As initial responses to the COVID-19 pandemic began to unfold, University of Arizona Health Sciences Design Program Director Kasi Kiehlbaugh noticed a trend that was uplifting and concerning at the same time. Across the university, researchers and scientists were mobilizing quickly to find solutions to the critical shortage of equipment needed by health care workers on the front lines, but those efforts were mostly uncoordinated.
On one part of campus, people were producing face shields using laser cutters. Others were also making face shields but using a different design. Some were using 3D printers to manufacture face masks, while still others were using the technology to print prototypes of various ventilator parts.
“There were multiple efforts across campus in parallel, but nobody was talking to each other,” said Kiehlbaugh. “It became clear pretty quickly that everyone needed to begin moving toward the most optimal designs together instead of working in isolation.”
Most of the efforts revolved around the technology available in makerspaces, collaborative workspaces containing a variety of tools for making, learning, exploring and sharing. Laser cutters, 3D printers, computer numerical control routers and mills, and even sewing machines could potentially be utilized to fabricate much-needed personal protection equipment for medical professionals and parts for the ventilators that keep COVID-19 patients alive.
And when it came to identifying and connecting University of Arizona makerspaces, Kiehlbaugh, who holds a teaching appointment in the College of Engineering, had an edge.
“I had been working to build a university-wide network of people who had these types of spaces so that we could connect the new Health Sciences Design program makerspace into the broader campus community,” she said. “When the coronavirus crisis emerged, I seized the opportunity to leverage the work I had been doing around building a network to mobilize them to do this specific work.”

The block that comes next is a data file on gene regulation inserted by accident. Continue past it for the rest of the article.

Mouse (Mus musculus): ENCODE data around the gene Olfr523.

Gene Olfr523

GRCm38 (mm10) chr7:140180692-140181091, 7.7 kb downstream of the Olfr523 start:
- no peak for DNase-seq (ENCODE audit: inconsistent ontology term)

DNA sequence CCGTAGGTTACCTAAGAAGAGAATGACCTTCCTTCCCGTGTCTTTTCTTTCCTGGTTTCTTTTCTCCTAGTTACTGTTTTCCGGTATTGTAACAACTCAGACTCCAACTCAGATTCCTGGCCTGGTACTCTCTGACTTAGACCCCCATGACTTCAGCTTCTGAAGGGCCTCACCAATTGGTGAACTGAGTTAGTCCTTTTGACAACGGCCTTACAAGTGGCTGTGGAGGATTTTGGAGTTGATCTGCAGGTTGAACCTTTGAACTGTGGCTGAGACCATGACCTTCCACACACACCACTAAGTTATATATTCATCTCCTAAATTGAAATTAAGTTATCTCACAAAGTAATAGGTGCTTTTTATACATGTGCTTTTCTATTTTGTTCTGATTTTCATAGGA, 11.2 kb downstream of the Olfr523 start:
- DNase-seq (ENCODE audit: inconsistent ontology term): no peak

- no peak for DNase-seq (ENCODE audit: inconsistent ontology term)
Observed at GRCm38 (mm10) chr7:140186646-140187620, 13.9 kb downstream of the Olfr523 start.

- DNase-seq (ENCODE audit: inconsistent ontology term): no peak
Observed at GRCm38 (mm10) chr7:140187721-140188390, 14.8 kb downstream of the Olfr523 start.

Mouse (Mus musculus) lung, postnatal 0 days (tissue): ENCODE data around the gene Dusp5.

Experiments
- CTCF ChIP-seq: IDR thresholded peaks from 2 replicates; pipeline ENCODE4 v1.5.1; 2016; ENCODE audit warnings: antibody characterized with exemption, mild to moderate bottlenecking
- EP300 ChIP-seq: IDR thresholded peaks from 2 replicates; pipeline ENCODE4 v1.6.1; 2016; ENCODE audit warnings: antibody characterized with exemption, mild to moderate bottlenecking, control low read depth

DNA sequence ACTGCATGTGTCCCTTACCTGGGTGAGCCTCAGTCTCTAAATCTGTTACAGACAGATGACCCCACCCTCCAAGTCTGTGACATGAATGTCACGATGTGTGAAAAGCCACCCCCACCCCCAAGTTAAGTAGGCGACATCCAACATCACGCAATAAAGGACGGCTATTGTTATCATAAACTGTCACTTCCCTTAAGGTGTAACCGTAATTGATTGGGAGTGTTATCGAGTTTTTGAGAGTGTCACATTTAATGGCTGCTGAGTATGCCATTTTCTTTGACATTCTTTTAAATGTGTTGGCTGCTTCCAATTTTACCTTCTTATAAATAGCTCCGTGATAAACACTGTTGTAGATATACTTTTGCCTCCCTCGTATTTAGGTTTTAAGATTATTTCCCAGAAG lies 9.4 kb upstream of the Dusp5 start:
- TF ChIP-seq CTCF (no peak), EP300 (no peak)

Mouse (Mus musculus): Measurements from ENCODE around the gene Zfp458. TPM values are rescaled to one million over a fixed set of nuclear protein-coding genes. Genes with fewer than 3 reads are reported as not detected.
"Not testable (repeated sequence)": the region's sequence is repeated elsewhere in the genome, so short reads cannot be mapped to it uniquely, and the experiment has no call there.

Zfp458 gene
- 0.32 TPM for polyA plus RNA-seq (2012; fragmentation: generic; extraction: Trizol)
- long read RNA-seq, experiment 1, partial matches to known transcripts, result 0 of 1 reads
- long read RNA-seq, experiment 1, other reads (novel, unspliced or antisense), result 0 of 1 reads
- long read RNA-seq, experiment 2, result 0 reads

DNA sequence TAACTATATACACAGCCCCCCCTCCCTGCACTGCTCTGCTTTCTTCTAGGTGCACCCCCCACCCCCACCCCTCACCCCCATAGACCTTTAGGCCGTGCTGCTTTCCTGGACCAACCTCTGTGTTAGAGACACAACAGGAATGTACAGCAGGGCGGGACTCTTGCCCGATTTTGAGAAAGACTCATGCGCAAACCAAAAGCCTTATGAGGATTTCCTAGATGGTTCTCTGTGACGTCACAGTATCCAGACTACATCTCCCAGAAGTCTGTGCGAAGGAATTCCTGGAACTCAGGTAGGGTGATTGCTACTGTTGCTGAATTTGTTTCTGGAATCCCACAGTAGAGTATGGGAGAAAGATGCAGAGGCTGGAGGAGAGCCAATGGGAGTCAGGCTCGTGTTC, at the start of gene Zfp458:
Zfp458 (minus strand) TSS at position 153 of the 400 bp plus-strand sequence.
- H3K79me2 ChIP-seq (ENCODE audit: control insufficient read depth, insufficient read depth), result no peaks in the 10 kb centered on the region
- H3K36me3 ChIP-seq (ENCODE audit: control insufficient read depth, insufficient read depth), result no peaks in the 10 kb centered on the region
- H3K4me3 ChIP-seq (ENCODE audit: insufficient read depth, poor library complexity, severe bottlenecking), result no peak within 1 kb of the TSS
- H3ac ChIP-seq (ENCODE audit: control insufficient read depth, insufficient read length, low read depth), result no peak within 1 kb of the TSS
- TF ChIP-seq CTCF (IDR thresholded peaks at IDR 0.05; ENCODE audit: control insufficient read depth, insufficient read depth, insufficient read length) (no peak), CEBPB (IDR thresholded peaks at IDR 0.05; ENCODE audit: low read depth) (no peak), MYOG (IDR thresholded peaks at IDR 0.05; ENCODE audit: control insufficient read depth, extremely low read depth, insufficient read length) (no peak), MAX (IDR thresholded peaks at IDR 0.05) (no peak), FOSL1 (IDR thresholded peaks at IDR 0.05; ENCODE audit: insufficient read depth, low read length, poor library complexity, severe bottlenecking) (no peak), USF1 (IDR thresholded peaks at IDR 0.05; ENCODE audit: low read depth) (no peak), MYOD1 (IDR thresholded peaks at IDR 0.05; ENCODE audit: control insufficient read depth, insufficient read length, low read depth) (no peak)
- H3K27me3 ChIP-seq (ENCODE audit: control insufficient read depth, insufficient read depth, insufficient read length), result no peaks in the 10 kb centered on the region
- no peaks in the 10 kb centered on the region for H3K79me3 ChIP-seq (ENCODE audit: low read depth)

Kiehlbaugh chose the instant messaging platform Slack as a virtual meeting hub and set up the AZ Makers Fighting COVID-19 group. Using her existing network of campus contacts, she initially invited approximately 50 people from UArizona. The scope soon broadened to include any entity with a community makerspace, including Arizona State University, Northern Arizona University, community colleges and nonprofit community makerspace representatives such as Xerocraft, as well as medical groups such as Carondelet Health Network. Now, more than 110 people are active participants in the AZ Makers group.
One of the group’s early success stories is supporting a collaboration between Banner – University Medical Center and the Catalyst Studios at University Libraries that has resulted in face shields being produced and delivered to Banner locations in Phoenix. Another team of faculty and staff from the School of Information, the College of Architecture, Planning and Landscape Architecture, and Xerocraft is designing and testing a new face shield design. Several groups are working on mask designs and 3D printing prototypes for testing, while others are developing prototypes for ventilator parts.
“In a very short period of time, we have developed a rapid prototyping and iteration process, and we are bringing in experts to give feedback from the clinical-use perspective,” said Kiehlbaugh, who hopes to gain more involvement from Arizona’s hospital networks, especially rural and critical care hospitals, in the coming days.
The AZ Makers Fighting COVID-19 group is quickly making an impact in the state’s response to the COVID-19 pandemic. But even when the pandemic is over, there are benefits to be gained, especially for UArizona Health Sciences students, according to Kiehlbaugh.
“The Health Sciences Design program is a new initiative to develop a program that offers credit-bearing courses for students to come learn the design thinking process in the context of health care challenges. This kind of real-time development of personal protective equipment is a beautiful example of that process in action,” she said. “While I'm not teaching a formal course right now, the process that is being used to facilitate all this is precisely what we will be teaching our students in that program.”